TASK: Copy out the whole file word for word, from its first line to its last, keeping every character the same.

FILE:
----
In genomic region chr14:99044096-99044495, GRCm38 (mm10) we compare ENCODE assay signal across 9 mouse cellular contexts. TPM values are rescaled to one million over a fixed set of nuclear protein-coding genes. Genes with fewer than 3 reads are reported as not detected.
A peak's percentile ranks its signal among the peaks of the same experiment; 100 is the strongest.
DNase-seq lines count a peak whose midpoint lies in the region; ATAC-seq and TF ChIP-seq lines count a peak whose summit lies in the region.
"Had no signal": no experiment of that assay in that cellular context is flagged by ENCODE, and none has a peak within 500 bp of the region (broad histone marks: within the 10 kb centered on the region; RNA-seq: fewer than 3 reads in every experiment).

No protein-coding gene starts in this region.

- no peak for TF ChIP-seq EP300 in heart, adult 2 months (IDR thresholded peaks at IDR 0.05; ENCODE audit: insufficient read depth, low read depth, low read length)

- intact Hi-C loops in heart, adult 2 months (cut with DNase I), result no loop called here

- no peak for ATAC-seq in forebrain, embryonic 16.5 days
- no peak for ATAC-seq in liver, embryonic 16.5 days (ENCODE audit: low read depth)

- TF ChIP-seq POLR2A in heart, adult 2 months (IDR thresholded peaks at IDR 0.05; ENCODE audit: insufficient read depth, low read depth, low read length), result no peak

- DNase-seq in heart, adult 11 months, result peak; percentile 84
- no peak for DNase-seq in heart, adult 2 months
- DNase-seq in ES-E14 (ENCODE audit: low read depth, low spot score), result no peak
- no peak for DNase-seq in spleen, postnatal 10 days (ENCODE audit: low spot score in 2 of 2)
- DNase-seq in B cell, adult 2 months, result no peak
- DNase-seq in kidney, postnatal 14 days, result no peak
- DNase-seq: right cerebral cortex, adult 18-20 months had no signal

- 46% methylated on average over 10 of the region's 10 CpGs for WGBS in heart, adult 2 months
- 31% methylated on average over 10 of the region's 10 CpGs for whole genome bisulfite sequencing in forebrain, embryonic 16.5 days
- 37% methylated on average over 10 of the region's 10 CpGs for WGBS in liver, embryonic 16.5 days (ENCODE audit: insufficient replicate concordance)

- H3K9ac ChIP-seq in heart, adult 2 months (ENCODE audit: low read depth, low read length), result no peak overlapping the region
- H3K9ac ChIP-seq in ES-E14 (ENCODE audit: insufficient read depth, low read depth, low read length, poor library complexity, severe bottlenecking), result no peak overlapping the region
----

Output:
In genomic region chr14:99044096-99044495, GRCm38 (mm10) we compare ENCODE assay signal across 9 mouse cellular contexts. TPM values are rescaled to one million over a fixed set of nuclear protein-coding genes. Genes with fewer than 3 reads are reported as not detected.
A peak's percentile ranks its signal among the peaks of the same experiment; 100 is the strongest.
DNase-seq lines count a peak whose midpoint lies in the region; ATAC-seq and TF ChIP-seq lines count a peak whose summit lies in the region.
"Had no signal": no experiment of that assay in that cellular context is flagged by ENCODE, and none has a peak within 500 bp of the region (broad histone marks: within the 10 kb centered on the region; RNA-seq: fewer than 3 reads in every experiment).

No protein-coding gene starts in this region.

- no peak for TF ChIP-seq EP300 in heart, adult 2 months (IDR thresholded peaks at IDR 0.05; ENCODE audit: insufficient read depth, low read depth, low read length)

- intact Hi-C loops in heart, adult 2 months (cut with DNase I), result no loop called here

- no peak for ATAC-seq in forebrain, embryonic 16.5 days
- no peak for ATAC-seq in liver, embryonic 16.5 days (ENCODE audit: low read depth)

- TF ChIP-seq POLR2A in heart, adult 2 months (IDR thresholded peaks at IDR 0.05; ENCODE audit: insufficient read depth, low read depth, low read length), result no peak

- DNase-seq in heart, adult 11 months, result peak; percentile 84
- no peak for DNase-seq in heart, adult 2 months
- DNase-seq in ES-E14 (ENCODE audit: low read depth, low spot score), result no peak
- no peak for DNase-seq in spleen, postnatal 10 days (ENCODE audit: low spot score in 2 of 2)
- DNase-seq in B cell, adult 2 months, result no peak
- DNase-seq in kidney, postnatal 14 days, result no peak
- DNase-seq: right cerebral cortex, adult 18-20 months had no signal

- 46% methylated on average over 10 of the region's 10 CpGs for WGBS in heart, adult 2 months
- 31% methylated on average over 10 of the region's 10 CpGs for whole genome bisulfite sequencing in forebrain, embryonic 16.5 days
- 37% methylated on average over 10 of the region's 10 CpGs for WGBS in liver, embryonic 16.5 days (ENCODE audit: insufficient replicate concordance)

- H3K9ac ChIP-seq in heart, adult 2 months (ENCODE audit: low read depth, low read length), result no peak overlapping the region
- H3K9ac ChIP-seq in ES-E14 (ENCODE audit: insufficient read depth, low read depth, low read length, poor library complexity, severe bottlenecking), result no peak overlapping the region